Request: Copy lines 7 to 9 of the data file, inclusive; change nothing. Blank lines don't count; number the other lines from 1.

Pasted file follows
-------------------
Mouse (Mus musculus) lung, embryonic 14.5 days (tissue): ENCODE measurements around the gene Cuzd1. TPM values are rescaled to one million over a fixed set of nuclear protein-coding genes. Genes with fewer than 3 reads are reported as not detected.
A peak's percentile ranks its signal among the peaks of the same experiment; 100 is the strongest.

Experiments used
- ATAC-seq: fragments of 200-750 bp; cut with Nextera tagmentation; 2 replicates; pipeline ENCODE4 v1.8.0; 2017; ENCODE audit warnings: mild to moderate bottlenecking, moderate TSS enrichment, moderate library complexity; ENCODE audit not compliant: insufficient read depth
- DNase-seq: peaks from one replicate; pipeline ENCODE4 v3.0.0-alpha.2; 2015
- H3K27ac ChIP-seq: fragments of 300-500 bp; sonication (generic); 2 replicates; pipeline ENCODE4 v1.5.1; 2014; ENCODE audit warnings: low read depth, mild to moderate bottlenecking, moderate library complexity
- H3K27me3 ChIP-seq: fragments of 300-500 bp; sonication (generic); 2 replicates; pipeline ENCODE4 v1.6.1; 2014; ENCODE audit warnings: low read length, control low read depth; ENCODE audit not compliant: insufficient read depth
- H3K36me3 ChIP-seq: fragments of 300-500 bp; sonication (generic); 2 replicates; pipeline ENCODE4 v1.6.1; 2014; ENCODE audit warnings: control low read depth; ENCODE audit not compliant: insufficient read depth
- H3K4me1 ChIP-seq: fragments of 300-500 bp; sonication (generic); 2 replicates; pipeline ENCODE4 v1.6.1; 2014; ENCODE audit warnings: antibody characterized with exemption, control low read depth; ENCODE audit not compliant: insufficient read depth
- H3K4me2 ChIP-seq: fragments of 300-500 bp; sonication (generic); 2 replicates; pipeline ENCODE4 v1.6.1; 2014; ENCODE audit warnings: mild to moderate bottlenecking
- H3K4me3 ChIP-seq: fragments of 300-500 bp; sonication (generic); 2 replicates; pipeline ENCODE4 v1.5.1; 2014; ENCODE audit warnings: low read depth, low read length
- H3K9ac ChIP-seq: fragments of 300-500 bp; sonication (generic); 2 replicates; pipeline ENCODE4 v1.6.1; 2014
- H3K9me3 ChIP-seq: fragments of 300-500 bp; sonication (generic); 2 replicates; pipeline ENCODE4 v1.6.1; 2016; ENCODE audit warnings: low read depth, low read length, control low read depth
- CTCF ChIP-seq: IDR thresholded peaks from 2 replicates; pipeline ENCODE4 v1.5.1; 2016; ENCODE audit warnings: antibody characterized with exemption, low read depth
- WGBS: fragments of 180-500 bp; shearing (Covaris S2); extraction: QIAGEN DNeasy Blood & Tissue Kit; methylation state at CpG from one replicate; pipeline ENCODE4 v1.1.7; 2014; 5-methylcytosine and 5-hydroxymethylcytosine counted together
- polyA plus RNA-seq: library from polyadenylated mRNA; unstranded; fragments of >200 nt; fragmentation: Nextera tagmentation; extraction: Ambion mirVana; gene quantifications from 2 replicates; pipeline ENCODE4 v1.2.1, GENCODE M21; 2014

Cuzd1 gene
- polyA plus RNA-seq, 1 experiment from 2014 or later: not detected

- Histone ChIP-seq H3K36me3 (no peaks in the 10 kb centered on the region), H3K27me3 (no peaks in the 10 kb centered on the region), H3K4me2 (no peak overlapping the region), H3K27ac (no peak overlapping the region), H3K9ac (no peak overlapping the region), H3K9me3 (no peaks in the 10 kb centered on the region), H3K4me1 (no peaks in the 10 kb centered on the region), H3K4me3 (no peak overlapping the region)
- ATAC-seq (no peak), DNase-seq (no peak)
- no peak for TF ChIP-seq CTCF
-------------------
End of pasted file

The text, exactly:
- H3K27me3 ChIP-seq: fragments of 300-500 bp; sonication (generic); 2 replicates; pipeline ENCODE4 v1.6.1; 2014; ENCODE audit warnings: low read length, control low read depth; ENCODE audit not compliant: insufficient read depth
- H3K36me3 ChIP-seq: fragments of 300-500 bp; sonication (generic); 2 replicates; pipeline ENCODE4 v1.6.1; 2014; ENCODE audit warnings: control low read depth; ENCODE audit not compliant: insufficient read depth
- H3K4me1 ChIP-seq: fragments of 300-500 bp; sonication (generic); 2 replicates; pipeline ENCODE4 v1.6.1; 2014; ENCODE audit warnings: antibody characterized with exemption, control low read depth; ENCODE audit not compliant: insufficient read depth